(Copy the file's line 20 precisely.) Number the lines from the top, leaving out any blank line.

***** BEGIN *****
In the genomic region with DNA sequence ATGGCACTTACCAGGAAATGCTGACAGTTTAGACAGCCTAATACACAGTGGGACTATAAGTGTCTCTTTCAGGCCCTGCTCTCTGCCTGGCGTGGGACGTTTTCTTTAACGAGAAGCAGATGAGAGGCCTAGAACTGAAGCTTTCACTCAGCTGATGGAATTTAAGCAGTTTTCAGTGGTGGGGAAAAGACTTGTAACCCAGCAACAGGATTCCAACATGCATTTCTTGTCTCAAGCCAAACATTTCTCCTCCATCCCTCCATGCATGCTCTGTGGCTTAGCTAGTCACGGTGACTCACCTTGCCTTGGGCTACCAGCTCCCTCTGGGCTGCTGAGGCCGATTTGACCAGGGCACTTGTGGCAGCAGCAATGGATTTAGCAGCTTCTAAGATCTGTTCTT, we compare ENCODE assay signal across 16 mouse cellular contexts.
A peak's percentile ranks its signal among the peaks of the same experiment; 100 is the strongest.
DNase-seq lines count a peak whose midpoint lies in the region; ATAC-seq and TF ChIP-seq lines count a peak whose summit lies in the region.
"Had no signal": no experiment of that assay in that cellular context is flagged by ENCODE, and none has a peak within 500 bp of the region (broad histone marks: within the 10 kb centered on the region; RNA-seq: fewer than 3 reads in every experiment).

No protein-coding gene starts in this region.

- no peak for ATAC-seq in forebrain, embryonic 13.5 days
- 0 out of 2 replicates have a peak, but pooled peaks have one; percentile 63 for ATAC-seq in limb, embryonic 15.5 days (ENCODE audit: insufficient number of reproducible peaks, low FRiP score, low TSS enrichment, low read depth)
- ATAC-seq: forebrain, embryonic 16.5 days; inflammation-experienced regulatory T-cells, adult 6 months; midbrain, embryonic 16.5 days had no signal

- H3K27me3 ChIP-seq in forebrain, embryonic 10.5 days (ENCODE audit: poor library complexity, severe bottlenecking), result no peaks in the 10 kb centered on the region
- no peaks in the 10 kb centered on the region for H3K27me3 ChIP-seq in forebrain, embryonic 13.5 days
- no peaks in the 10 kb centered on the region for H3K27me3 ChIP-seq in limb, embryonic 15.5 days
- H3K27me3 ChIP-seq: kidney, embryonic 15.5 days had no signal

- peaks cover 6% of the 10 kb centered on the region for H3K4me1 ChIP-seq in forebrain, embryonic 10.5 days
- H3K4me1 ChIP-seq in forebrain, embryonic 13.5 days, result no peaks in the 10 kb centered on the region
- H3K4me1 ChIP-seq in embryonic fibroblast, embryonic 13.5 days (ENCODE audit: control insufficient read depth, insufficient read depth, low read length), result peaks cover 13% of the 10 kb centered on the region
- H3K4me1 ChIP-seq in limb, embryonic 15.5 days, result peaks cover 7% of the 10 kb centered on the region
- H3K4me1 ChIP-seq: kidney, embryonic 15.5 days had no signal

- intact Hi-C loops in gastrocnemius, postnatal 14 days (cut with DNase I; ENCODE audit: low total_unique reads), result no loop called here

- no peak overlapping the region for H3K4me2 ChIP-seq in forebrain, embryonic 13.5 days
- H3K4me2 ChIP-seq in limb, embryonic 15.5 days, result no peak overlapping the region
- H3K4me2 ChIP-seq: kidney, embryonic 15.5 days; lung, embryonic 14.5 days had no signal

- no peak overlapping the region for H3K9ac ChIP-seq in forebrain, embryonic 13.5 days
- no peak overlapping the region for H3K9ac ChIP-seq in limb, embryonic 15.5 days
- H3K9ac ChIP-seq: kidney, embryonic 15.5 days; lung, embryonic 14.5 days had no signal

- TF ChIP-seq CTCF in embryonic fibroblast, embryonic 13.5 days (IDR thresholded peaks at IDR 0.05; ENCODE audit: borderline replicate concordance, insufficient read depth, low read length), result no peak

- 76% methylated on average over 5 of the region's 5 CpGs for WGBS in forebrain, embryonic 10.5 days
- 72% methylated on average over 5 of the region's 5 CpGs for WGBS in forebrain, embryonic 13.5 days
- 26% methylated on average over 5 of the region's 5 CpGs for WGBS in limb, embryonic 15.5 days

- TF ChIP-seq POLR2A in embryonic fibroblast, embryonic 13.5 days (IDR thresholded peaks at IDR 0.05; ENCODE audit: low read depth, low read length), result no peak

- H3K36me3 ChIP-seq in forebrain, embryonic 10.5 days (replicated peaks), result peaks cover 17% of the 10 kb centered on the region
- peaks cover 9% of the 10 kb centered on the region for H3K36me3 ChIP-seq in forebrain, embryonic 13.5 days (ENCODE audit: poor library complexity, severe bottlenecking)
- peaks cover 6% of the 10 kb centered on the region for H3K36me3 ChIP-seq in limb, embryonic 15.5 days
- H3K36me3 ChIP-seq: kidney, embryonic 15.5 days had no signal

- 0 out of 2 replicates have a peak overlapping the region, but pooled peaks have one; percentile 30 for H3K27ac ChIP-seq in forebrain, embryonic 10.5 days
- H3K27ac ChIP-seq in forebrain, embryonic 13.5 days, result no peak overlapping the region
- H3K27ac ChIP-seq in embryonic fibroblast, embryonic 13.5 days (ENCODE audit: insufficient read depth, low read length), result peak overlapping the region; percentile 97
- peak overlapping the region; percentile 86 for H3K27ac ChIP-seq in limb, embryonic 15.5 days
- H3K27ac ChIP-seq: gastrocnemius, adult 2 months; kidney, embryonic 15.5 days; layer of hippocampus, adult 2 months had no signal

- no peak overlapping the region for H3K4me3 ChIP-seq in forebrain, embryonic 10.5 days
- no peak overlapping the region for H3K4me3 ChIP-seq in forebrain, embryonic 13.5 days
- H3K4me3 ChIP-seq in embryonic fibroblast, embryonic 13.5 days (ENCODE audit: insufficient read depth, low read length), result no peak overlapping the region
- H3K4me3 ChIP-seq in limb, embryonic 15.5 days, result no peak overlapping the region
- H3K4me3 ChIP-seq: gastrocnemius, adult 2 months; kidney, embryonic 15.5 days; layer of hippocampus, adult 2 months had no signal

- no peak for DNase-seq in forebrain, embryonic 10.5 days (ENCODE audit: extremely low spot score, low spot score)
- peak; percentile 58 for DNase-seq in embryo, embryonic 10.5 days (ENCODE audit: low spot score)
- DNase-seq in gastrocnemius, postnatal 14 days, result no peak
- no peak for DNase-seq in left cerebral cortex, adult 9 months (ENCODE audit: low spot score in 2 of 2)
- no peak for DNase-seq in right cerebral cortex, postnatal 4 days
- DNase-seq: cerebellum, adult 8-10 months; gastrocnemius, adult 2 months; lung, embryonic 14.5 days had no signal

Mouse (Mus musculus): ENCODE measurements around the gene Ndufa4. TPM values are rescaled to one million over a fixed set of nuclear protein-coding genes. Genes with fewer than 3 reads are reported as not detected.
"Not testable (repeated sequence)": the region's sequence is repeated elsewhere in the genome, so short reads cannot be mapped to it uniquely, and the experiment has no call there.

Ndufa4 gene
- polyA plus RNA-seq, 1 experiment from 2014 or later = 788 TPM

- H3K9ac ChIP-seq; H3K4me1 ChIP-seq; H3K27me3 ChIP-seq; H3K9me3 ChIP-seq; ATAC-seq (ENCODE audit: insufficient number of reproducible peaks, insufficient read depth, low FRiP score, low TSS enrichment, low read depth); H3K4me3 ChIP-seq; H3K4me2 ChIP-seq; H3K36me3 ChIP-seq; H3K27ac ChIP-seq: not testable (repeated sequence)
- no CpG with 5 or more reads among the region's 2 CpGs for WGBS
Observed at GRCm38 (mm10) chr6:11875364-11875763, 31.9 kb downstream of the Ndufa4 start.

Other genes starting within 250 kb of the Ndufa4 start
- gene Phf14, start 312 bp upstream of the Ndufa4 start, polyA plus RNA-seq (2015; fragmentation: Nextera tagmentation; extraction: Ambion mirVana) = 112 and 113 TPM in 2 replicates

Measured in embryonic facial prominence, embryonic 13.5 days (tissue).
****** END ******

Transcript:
- H3K4me2 ChIP-seq in limb, embryonic 15.5 days, result no peak overlapping the region